How to manage travel fatigue and jet lag in athletes? A systematic review of interventions

Dina C.Christa Janse Van Rensburg, Audrey Jansen Van Rensburg, Peter Fowler, Hugh Fullagar, David Stevens, Shona Halson, Amy Bender, Grace Vincent, Amanda Claassen-Smithers, Ian Dunican, Gregory Daniel Roach, Charli Sargent, Michele Lastella, Tanita Cronje

Research output: Contribution to journalReview articlepeer-review

42 Citations (Scopus)


Objectives We investigated the management of travel fatigue and jet lag in athlete populations by evaluating studies that have applied non-pharmacological interventions (exercise, sleep, light and nutrition), and pharmacological interventions (melatonin, sedatives, stimulants, melatonin analogues, glucocorticoids and antihistamines) following long-haul transmeridian travel-based, or laboratory-based circadian system phase-shifts. Design Systematic review Eligibility criteria Randomised controlled trials (RCTs), and non-RCTs including experimental studies and observational studies, exploring interventions to manage travel fatigue and jet lag involving actual travel-based or laboratory-based phase-shifts. Studies included participants who were athletes, except for interventions rendering no athlete studies, then the search was expanded to include studies on healthy populations. Data sources Electronic searches in PubMed, MEDLINE, CINAHL, Google Scholar and SPORTDiscus from inception to March 2019. We assessed included articles for risk of bias, methodological quality, level of evidence and quality of evidence. Results Twenty-two articles were included: 8 non-RCTs and 14 RCTs. No relevant travel fatigue papers were found. For jet lag, only 12 athlete-specific studies were available (six non-RCTs, six RCTs). In total (athletes and healthy populations), 11 non-pharmacological studies (participants 600; intervention group 290; four non-RCTs, seven RCTs) and 11 pharmacological studies (participants 1202; intervention group 870; four non-RCTs, seven RCTs) were included. For non-pharmacological interventions, seven studies across interventions related to actual travel and four to simulated travel. For pharmacological interventions, eight studies were based on actual travel and three on simulated travel. Conclusions We found no literature pertaining to the management of travel fatigue. Evidence for the successful management of jet lag in athletes was of low quality. More field-based studies specifically on athlete populations are required with a multifaceted approach, better design and implementation to draw valid conclusions. PROSPERO registration number The protocol was registered in the International Prospective Register of Systematic Reviews (PROSPERO: CRD42019126852).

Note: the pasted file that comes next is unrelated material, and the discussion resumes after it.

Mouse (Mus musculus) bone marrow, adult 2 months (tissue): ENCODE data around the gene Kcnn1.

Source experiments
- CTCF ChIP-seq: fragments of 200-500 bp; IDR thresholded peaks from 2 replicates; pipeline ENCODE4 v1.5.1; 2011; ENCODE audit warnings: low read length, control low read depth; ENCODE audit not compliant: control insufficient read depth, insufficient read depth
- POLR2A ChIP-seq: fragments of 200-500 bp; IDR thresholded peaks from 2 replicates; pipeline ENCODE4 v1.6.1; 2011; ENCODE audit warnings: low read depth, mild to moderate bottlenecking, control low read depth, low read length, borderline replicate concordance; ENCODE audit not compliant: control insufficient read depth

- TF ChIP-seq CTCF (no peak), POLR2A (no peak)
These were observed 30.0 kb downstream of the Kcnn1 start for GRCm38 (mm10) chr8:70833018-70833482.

Original languageEnglish
Pages (from-to)960-968
Number of pages9
JournalBritish Journal of Sports Medicine
Issue number16
Publication statusPublished - 1 Aug 2020


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